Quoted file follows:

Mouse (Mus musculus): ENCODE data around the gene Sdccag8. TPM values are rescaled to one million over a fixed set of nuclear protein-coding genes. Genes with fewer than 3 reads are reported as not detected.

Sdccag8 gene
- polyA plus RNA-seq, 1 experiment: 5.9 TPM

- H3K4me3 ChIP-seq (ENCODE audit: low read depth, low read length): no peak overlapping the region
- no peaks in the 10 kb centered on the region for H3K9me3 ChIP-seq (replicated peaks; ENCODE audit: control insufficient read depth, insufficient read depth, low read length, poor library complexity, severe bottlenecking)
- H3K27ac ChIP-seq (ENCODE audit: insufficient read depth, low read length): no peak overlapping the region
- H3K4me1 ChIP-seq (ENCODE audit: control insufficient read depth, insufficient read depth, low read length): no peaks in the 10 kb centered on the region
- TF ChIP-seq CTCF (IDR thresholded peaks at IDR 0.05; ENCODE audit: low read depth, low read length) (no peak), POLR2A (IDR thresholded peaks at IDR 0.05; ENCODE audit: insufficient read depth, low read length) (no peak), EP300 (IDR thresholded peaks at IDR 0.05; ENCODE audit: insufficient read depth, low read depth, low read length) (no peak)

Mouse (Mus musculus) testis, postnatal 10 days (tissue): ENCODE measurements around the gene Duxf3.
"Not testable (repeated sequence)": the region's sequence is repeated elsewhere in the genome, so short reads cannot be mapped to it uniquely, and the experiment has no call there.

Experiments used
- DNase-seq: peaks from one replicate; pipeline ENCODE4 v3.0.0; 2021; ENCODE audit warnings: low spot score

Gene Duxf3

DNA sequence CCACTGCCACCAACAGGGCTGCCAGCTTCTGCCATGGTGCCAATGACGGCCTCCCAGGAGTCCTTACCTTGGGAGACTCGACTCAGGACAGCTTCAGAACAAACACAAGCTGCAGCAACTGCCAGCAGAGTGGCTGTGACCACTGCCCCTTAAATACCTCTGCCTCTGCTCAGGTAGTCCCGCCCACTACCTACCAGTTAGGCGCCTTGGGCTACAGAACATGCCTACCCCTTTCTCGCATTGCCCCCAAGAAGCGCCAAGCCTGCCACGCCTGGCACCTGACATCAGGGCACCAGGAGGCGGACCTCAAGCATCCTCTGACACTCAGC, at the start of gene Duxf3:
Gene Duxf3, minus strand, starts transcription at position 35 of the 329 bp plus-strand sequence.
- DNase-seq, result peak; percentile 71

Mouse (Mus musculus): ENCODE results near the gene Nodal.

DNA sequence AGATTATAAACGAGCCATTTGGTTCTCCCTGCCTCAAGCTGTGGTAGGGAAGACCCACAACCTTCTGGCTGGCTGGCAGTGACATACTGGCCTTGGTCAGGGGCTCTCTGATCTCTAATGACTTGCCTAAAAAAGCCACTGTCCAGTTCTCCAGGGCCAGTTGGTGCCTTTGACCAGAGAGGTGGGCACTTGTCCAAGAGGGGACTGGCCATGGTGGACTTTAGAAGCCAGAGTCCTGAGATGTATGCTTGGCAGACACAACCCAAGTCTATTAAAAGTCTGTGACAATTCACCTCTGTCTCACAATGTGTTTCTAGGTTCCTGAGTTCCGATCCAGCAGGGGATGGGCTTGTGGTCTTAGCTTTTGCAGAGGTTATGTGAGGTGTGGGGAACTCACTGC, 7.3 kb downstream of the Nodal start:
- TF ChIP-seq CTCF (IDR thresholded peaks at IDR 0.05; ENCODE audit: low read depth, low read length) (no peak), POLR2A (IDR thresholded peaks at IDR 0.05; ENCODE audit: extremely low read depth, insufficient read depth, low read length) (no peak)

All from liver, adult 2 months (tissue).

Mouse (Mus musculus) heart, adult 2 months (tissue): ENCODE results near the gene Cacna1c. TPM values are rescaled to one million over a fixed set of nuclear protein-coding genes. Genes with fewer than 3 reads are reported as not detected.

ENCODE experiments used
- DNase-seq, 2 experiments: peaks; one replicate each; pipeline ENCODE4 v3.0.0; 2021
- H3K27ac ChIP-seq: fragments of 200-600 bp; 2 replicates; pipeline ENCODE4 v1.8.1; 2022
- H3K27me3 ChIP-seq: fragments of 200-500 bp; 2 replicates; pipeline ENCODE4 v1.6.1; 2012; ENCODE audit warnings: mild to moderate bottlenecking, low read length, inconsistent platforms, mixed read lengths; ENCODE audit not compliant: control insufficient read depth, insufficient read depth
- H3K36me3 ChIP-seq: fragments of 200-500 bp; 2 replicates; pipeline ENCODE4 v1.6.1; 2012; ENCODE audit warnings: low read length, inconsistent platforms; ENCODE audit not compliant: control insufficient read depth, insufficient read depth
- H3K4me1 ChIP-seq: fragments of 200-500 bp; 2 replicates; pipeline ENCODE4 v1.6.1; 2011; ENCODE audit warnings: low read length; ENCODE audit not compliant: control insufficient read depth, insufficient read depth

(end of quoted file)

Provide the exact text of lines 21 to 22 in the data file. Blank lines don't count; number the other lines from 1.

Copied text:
Mouse (Mus musculus) heart, adult 2 months (tissue): ENCODE results near the gene Cacna1c. TPM values are rescaled to one million over a fixed set of nuclear protein-coding genes. Genes with fewer than 3 reads are reported as not detected.

ENCODE experiments used